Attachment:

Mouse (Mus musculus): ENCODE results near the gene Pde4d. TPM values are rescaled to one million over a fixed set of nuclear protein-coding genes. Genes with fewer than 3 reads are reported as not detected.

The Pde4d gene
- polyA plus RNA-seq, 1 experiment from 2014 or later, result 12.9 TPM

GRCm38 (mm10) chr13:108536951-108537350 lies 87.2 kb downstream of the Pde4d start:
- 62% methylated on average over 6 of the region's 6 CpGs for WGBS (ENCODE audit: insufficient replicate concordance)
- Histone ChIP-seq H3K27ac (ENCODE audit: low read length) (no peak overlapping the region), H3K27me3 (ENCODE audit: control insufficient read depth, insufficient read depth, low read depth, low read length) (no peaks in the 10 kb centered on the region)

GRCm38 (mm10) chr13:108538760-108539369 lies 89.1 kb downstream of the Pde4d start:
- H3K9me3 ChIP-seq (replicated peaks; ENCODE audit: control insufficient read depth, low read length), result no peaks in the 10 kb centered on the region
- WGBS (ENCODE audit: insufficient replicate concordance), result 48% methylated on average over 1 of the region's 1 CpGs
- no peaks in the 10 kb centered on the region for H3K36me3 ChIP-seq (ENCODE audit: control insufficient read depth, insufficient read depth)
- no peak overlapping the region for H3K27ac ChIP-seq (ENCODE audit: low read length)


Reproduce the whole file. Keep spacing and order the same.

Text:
Mouse (Mus musculus): ENCODE results near the gene Pde4d. TPM values are rescaled to one million over a fixed set of nuclear protein-coding genes. Genes with fewer than 3 reads are reported as not detected.

The Pde4d gene
- polyA plus RNA-seq, 1 experiment from 2014 or later, result 12.9 TPM

GRCm38 (mm10) chr13:108536951-108537350 lies 87.2 kb downstream of the Pde4d start:
- 62% methylated on average over 6 of the region's 6 CpGs for WGBS (ENCODE audit: insufficient replicate concordance)
- Histone ChIP-seq H3K27ac (ENCODE audit: low read length) (no peak overlapping the region), H3K27me3 (ENCODE audit: control insufficient read depth, insufficient read depth, low read depth, low read length) (no peaks in the 10 kb centered on the region)

GRCm38 (mm10) chr13:108538760-108539369 lies 89.1 kb downstream of the Pde4d start:
- H3K9me3 ChIP-seq (replicated peaks; ENCODE audit: control insufficient read depth, low read length), result no peaks in the 10 kb centered on the region
- WGBS (ENCODE audit: insufficient replicate concordance), result 48% methylated on average over 1 of the region's 1 CpGs
- no peaks in the 10 kb centered on the region for H3K36me3 ChIP-seq (ENCODE audit: control insufficient read depth, insufficient read depth)
- no peak overlapping the region for H3K27ac ChIP-seq (ENCODE audit: low read length)